Does your car insurance get affected when: lending your car?
BRITISH COLUMBIA How it works? Your auto insurance policy should cover damage to your vehicle when someone else drives it, however, you’re required by the Insurance Corporation of British Columbia (ICBC) to list anyone else who drives your vehicle on your insurance policy. In September 2019, car insurance in B.C. moved to a more driver- based model, meaning each driver’s experience and accident history plays a bigger role in determining premiums. What you should know? 1. Under B.C.’s driver-based insurance model, at-fault crashes will affect the record of the driver who caused the crash, not yours as the owner of the vehicle. However, if the driver who caused the crash with your car isn’t listed as an additional driver on your insurance policy, you’ll have to pay a one-time additional premium. 2. It’s best to list everyone who drives your car on your auto policy – you can add and remove listed drivers any time by simply visiting an ICBC broker office. Knowing who drives your car helps the ICBC assess the risk and ensure the right person is held accountable should there be an at-fault crash. 3. For added protection from a one-time financial penalty in case an occasional driver that’s not listed on your policy crash your car, you can add Unlisted Driver Protection coverage onto your auto policy. Occasional use is seen as up to 12 days a year per driver, in any car owned or leased by its registered owner, lessee or principal driver.
AlBERTA How it works? Listing an additional insured on an auto policy in Alberta can work in a number of ways, however it’s most commonly done through spousal or co-signer relationships. To be listed as an additional insured, the insured must have ownership of one or more vehicles on a policy, so in the event of a claim the pay- out is made out to all owners or individuals who hold a financial interest in the vehicle. 1. Co-titled Vehicles – Seen as ‘additional insured’ if the two people on the title aren’t married or listed as named insureds together. Example: a father-daughter relationship, where the father co-signed for his daughter to help her buy the car. Both share a financial interest in the vehicle, so both need to be listed as named insureds. A claim pay-out would be made out in both names. 2. Leased Vehicles – The leased company should be listed as both a loss payee and additional insured, as the leasing company is both the lender and owner with financial interest in the car. What you should know? Adding an additional insured on your auto policy can impact you in several ways, including: 1. Credit Score – Your credit score, and that of the additional insured named on your policy, could affect your monthly payments possibly being declined or losing your credit discount. 2. Tickets & Claims – When you add an additional insured, their driving behavior history and claims history is taken into account, which affects your insurance premium plan and coverages available to you. If they have had several accidents or convictions, you may find it very difficult to own your financed vehicle. 3. Split Ratings – Some insurance companies use split ratings when it comes to having two named insureds with different driving record histories. For example, if you have a 9-star driving record and the additional insured only has a 4-star driving record, your driving record rating will go down to either a 6-star or 5-star. This can impact both your premium and coverage when it comes to accident rating waiver endorsement.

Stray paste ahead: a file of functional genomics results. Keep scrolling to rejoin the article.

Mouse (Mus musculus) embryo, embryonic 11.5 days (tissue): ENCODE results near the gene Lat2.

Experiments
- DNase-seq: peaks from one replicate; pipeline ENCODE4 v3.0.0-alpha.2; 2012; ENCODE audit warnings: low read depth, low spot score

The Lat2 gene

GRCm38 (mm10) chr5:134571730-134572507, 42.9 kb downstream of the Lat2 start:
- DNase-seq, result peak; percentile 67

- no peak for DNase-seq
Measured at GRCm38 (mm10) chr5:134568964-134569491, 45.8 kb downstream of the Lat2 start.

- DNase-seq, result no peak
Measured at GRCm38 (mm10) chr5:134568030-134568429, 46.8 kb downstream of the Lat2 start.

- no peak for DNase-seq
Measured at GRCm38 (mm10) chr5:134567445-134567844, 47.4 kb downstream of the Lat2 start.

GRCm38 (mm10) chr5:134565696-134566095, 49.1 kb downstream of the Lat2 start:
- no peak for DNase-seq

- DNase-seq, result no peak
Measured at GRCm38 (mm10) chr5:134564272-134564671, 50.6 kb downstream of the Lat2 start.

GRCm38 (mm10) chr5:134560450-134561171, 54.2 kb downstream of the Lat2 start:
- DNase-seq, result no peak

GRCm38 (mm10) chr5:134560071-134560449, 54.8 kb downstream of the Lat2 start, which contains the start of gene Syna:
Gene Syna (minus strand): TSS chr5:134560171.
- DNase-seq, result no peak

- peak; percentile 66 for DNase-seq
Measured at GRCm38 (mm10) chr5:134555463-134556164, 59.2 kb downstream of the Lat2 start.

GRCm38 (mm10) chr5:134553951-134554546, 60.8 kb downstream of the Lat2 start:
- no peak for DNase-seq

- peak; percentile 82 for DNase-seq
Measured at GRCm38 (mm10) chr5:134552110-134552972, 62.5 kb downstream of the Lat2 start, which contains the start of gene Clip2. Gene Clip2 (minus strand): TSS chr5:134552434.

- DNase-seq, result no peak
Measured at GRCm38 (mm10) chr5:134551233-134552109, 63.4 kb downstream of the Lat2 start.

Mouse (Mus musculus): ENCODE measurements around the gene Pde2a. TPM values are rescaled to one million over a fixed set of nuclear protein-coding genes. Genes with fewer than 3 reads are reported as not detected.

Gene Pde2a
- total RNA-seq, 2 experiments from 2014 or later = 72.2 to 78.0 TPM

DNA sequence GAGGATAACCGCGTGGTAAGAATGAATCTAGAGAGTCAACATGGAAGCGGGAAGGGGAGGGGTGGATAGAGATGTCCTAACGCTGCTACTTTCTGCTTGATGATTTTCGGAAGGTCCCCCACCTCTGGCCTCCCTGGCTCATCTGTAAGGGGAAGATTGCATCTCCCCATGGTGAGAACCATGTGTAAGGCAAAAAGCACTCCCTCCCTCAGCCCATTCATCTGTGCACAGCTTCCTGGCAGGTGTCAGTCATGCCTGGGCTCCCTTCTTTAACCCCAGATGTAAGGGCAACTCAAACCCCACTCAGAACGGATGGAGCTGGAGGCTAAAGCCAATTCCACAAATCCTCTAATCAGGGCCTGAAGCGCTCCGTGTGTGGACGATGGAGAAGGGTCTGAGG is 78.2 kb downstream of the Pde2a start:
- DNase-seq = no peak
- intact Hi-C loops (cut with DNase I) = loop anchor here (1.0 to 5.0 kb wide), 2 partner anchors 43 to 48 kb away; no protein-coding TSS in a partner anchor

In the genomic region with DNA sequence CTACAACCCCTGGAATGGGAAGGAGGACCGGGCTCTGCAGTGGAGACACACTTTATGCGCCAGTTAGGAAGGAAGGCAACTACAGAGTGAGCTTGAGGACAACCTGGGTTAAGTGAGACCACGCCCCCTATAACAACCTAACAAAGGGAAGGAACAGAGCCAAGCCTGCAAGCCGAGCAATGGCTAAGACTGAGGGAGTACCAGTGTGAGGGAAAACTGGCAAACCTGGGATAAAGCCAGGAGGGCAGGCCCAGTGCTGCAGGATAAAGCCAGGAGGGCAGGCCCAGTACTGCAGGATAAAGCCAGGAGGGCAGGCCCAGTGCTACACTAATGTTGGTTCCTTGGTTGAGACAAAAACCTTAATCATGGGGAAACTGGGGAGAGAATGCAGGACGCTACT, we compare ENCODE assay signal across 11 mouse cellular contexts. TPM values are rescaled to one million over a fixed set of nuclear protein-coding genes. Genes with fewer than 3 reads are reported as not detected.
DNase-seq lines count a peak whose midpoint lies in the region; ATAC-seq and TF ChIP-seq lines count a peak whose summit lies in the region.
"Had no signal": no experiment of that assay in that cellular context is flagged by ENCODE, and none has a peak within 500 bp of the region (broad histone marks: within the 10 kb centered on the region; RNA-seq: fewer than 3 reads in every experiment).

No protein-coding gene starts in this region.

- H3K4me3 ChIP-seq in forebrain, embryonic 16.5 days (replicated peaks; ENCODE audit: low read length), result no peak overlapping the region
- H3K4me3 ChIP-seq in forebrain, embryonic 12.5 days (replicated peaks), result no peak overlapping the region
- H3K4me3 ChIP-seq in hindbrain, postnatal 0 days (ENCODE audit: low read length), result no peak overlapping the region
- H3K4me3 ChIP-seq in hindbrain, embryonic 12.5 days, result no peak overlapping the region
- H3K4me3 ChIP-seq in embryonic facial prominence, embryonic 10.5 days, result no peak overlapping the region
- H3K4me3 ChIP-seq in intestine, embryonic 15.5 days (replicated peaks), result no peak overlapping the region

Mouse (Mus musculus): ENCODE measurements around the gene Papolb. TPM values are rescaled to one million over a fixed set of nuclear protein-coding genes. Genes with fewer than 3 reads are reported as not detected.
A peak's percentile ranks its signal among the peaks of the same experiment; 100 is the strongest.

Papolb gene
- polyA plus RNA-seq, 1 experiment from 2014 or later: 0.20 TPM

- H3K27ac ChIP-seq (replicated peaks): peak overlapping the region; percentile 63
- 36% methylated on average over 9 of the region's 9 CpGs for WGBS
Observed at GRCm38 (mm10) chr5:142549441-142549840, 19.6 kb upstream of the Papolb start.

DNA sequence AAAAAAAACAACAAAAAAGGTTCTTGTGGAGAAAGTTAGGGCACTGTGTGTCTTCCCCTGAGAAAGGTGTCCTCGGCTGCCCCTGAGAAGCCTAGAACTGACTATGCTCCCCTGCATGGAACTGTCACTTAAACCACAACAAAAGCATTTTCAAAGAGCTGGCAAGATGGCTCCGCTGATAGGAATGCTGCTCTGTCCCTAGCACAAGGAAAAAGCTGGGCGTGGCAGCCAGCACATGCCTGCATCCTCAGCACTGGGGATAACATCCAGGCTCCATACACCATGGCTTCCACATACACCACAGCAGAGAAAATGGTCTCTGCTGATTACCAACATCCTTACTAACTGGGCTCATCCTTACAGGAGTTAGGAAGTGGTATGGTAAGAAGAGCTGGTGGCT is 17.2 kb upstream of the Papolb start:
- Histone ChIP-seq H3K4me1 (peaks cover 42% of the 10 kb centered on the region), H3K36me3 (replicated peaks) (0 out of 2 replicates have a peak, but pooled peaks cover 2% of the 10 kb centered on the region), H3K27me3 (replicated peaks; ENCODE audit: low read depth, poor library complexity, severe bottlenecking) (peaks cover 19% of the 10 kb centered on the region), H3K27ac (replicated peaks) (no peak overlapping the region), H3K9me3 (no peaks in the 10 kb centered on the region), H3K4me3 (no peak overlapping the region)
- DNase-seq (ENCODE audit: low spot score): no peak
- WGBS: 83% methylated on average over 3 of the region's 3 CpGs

ONTARIO How it works? Under its different sections, the Ontario Automobile Policy provides varying degrees of protection, depending on the type of claim, for interested parties such as a spouse, other dependents or passengers. Under the liability section, for example, the car owner as well as anyone who has the owner’s consent to operate it, is afforded coverage. However, under the Accident Benefit section, any person injured or killed in an auto accident, whether related to the policyholder or not, is also covered. What you should know? 1. When you give permission to someone to operate your vehicle, you also agree to accept the responsibility of their actions as it relates to the use of your vehicle. This could seriously impact your insurance coverage, so only lend your car to someone you’re confident is a responsible driver. 2. If someone uses your car on a semi-regular basis, it’s best to add them as a “listed driver” to ensure there’s no coverage gap and avoid a potential dispute with your insurer.
NEWFOUNDLAND & LABRADOR How it works? An additional insured is added if the person is a joint owner of the vehicle, typically this would be a spouse or common law partner or if you buy a vehicle with your child and you are both registered owners. What you should know? Some insurance carriers require children in the same household who are joint-owners of the car to be set up with a separate policy, others don’t. Your broker can explain how your carrier handles additional insureds on your policy.